Cost of ownership - could it be lower on a new car?

We’ve all had it taught to us over the years that the canniest motoring purchase is a good second hand car, one to keep for a few years before selling it off before it hits the bottom of its depreciation curve and has a relatively low cost of ownership. New cars are seen by many as an extravagance, something to have only if a company is footing the bill. But here’s a question; can a new car actually save you money?
New car sales in Ireland continue to struggle. While the 132 number plate has given July’s results a lift it’s clear that car manufacturers are still finding it difficult to entice consumers onto the forecourt and harder still to persuade them to leave in a brand new car.
It’s not as if we’re not buying. Last month over 50,000 used cars changed hands, the majority of which were bought and sold in the Republic and we’re still seeing a steady stream of used cars coming in from the UK (over 4,000 this month alone).
It looks like we, as buyers, are just not as impressed with the “new car” as we once were. Despite the continuing squeeze on credit it isn’t access to finance that’s the problem. Many of the manufacturers have their own banks up and running in Ireland now with attractive interest rates and innovative finance deals, while others have secured solid deals from banks and finance institutions.
It isn’t a shortage of supply either. There are hundreds if not thousands of cars sitting in storage at the moment around the country and on forecourts just waiting that elusive new owner to take them home, and dealers and importers alike are keen to do deals.

Image Problem?

Perhaps it’s something altogether different? Maybe it’s the ‘optics’ that buyers have a problem with. Is the message a new car sends out right for the times we live in? Have things gotten so bad that there’s now a stigma attached with buying a new car? Do you look at a 132 number plate on your neighbor’s driveway and hear it shouting “Hey look at me! You know all that stuff about recession and hard times? Not me! No Sir – I’m happy to flash the cash and indulge myself in a new car. Isn’t life sweet!!”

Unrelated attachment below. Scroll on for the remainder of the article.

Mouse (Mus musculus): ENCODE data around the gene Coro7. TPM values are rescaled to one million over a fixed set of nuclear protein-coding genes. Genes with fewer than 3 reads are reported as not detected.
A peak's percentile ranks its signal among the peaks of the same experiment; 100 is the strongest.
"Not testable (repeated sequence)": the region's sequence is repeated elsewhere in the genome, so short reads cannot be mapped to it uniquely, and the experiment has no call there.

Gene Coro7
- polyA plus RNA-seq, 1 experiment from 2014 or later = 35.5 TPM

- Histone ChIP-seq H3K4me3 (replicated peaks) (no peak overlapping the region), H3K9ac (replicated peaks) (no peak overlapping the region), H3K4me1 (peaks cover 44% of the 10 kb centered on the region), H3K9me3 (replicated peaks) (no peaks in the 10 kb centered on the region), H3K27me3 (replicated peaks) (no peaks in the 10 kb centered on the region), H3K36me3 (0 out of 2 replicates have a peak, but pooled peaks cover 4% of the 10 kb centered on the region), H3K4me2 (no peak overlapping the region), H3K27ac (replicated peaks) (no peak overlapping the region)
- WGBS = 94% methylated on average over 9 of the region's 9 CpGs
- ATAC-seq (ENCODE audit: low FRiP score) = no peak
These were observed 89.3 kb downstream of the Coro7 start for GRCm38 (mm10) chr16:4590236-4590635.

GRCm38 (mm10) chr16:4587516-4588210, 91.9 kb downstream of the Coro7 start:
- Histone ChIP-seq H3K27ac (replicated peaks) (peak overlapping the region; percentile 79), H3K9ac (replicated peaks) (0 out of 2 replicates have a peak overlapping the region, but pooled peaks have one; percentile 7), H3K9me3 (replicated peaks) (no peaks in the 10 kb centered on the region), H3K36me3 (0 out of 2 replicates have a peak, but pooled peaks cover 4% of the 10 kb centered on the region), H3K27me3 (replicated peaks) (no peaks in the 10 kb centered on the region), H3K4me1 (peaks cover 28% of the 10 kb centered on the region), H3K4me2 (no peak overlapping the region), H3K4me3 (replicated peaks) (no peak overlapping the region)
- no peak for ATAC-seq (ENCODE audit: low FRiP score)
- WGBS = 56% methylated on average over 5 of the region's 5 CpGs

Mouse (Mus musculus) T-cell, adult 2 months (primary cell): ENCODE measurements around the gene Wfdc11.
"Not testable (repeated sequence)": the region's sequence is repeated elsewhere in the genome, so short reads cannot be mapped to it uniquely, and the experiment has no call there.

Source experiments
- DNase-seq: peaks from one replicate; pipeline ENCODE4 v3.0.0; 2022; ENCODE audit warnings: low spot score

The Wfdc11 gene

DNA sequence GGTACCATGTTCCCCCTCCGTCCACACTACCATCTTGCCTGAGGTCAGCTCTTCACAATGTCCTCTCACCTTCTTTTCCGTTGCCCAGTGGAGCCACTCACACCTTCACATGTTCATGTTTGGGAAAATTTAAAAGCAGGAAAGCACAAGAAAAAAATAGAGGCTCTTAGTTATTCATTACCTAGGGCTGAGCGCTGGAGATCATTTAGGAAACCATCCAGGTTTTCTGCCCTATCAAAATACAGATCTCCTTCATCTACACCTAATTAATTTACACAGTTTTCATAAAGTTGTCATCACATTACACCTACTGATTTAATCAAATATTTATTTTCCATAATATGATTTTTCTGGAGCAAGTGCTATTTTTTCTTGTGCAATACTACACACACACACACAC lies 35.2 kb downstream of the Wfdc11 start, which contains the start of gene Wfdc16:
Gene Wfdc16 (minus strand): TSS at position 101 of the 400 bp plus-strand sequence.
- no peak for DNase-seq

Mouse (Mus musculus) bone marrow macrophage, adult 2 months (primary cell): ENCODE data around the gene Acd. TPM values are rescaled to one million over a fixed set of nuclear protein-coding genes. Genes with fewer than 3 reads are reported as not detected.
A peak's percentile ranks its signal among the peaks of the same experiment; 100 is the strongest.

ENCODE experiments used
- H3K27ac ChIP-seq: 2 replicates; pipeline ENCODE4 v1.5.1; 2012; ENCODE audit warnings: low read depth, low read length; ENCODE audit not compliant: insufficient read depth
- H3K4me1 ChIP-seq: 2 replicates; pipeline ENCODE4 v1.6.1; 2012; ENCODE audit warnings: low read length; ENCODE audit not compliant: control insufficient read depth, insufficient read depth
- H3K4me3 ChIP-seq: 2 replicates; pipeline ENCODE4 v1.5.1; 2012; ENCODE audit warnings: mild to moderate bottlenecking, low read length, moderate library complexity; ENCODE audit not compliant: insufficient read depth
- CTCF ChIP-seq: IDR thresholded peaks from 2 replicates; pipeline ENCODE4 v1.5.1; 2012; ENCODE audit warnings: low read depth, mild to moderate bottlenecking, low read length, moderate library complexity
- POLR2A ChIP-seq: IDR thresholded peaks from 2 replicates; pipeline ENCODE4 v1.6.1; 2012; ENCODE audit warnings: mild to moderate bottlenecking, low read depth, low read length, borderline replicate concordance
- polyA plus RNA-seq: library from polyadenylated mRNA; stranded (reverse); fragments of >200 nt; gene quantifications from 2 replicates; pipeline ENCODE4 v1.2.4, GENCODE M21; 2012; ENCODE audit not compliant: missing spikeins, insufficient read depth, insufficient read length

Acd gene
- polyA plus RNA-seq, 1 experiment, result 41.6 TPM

A friend told me today how he was recently asked to move his 132-registered car further up the road and away from his next-door neighbor’s house. He just didn’t want people (or passing crooks for that matter) thinking that he had splurged out on a new car.
It’s true that buying a new car has always been seen as a bit of a luxury. A typical used car buyer shudders at the thought of ‘depreciation’ and how much a new car loses once you drive it off the forecourt, etc.

Changing Perceptions

But what if car manufacturers were able to show that buying a new car was actually the frugal and sensible choice? That by investing today in a new car that gives great fuel consumption, cheap road tax, low maintenance costs and up to eight years warranty you could actually save money over the life of your vehicle? Would this change people’s perception of a new car and take away some of the negative sentiments mentioned above?

Cost of Ownership The Carculator from Renault is a nice tool for teasing our your TCO.
The Carculator from Renault is a nice tool for teasing our your TCO.

‘TCO’ or Total Cost of Ownership as it’s referred to in corporate parlance is something that influences Irish Fleet Managers every year. They don’t choose cars by their handling, desirability or beautiful alloy wheels. Instead the decision about what cars make the company car list (or not) are based on sensible financial factors such as Residual Values, Whole Life Running Costs (WLRC), After Sales Service and Reliability. Is there a lesson in this for the private buyer?
If we took the time to examine all the obvious (and hidden) costs that our current car incurs, is it possible that a new car might actually come in cheaper?
What are the relevant headings that we need to consider? I suggest that we take a three-year view and jot down what you expect to spend under the following headings:

  1. How much do you think you’re car is going to depreciate over the next three years (tip - compare the value of your car today with one that’s three years older)?
  2. How many kilometres will you do in the next three years? What will your fuel bill be?
  3. What will the total tax and insurance bill be for the next three years?
  4. How many scheduled services will your car require? Jot down the cost of a minor and major service and multiply it up.
  5. How many NCT’s will it need to pass?
  6. Will you need to have your timing belt and water pump done?
  7. How many tyres are you going to need?
  8. Now have a think about the suspension problems that you may encounter. Will the shocks, struts or ball joints need attention?
  9. Now add all of the above for your grand total.

Once you’ve completed this ‘back of an envelope’ calculation you’ll have a good idea of what your current car's Cost of Ownership is. You will be in a great position to start comparing some of the popular service-inclusive PCP offers that are available today, and you may be surprised by some of the results. Buying a new car may actually be the money-saving option.
And then maybe, just maybe, you’ll be able to pass your neighbor’s house without wanting to chuck a brick at his new car.